- A false-positive is being raised on my project. Why?
- How do I make it easier for my developers to start using SonarQube?
At SonarSource, a Support Engineer will learn about (and support customers on) the following topics:
- Programming languages (Java, C#, Go, C or any of the 30 languages we support and soon more)
- Security and static code analysis (control flow graph technology, taint analysis, etc.)
- Any CI/CD tools (Jenkins, GitHub, GitLab, Azure DevOps, TeamCity, and on and on)
- Delegated authentication methods like LDAP or SAML
- ALMs (GitHub, GitLab, Azure DevOps, Bitbucket)
- Cloud platforms (AWS, Azure DevOps, GCP)
- SCM internals (git, svn)
- Databases (Oracle, PostgreSQL, SQL Server)
All of this because SonarQube integrates with all of this and more. That’s why I enjoy this job: I get to play with all these technologies while helping people solve their problems.
What makes working at SonarSource really interesting, aside from a unique Support model? Onboarding as a support engineer was a steady, progressive process lasting a few months or so, which gave me time to soak in the uniquely worded work culture. With both American and European tastes, my favorite concept so far was “circles” of people working on initiatives.
The idea is that you or anyone else have the power to make a change within your team, workflow, or the company so you create a group of people, or circle, to resolve the problem or improve a situation. This is a wonderful way to make an impact at a company that supports empowerment to make change happen all the while allowing the “right to fail”. There is no hard-pressed goal to always make change, but achieving delivery of your intent is what is more valued. Challenging status-quo when sensible and always making an effort to collaborate to become “smarter together” are also important concepts I learned about SonarSource work culture. SonarSource was founded in 2008 and we have now grown to nearly 200 employees, and so the flat organizational feel of a startup has now grown into a team-based organization, where Support Engineers continue to instill and endure that same SonarSource spirit.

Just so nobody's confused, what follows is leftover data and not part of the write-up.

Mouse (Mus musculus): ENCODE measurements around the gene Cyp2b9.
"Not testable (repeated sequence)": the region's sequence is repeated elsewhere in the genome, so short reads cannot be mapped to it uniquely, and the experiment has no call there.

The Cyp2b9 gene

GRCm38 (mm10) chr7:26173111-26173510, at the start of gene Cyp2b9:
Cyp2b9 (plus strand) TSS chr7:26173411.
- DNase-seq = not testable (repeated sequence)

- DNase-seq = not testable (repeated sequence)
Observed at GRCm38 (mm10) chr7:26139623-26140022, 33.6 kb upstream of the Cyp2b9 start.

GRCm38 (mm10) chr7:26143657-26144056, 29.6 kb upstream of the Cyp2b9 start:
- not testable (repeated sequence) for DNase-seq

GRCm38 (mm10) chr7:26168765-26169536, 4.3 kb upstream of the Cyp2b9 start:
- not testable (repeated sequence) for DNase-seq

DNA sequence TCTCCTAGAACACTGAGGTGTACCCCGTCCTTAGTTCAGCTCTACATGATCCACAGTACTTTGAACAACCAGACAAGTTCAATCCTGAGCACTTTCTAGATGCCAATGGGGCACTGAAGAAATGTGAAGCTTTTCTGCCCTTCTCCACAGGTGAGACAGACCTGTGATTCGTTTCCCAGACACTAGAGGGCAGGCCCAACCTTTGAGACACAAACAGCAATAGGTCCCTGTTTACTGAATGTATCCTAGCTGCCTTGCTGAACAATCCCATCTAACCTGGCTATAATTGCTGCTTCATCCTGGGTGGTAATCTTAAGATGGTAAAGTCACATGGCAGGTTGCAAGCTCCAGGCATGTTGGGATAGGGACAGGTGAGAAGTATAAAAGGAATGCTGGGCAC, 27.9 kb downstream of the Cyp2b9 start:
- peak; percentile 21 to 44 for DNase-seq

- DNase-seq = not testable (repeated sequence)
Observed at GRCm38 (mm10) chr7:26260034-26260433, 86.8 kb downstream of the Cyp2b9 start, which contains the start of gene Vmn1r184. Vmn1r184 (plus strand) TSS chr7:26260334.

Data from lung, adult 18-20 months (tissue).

Here’s what my day-to-day generally looks like this, from morning to evening from the US side (in case you didn’t know, SonarSource is based in Geneva, Switzerland!):
- 8:30 AM Wake up and prepare for standup (review current ticket statuses)
- 8:45 AM Global standup (review any important tickets with the team)
- 9-10 AM Attend important meetings with teammates on side projects, catch up on news on other projects, pair program on a ticket
- 10 AM-12 PM Respond to tickets, experiment new language features, explore new CI tool
- 12-1 PM Lunch
- 1-1:45 PM Continue responding to tickets, prepare for the afternoon standup with US Team
- 2-5 PM Respond to tickets, work with teammates on solving a ticket together, help/chat with community members using SonarLint/SonarQube/SonarCloud
That’s basically it: aside from answering tickets, there’s a lot of freedom to explore new technologies, collaborate on projects to help improve the products or company workflow or work life in general, and help users in our open community forum use our products. SonarSource provides SonarQube Community Edition and SonarLint as open-source software that is available for forking or studying, so contributing back to the community users is twice the benefit in using SonarSource products.
In summary, you will enjoy SonarSource and the Application Support Engineer job if you enjoy any of the following:
- Learning ANY of the modern technologies of an adept software developer, devops engineer, or sysadmin
- Working on projects that you choose via volunteering and effect change that you see important to the company
- Helping people enjoy using SonarSource products while getting maximum value from them
If you find yourself nodding your head, SonarSource is a great fit for you. If you want to know more, just message us!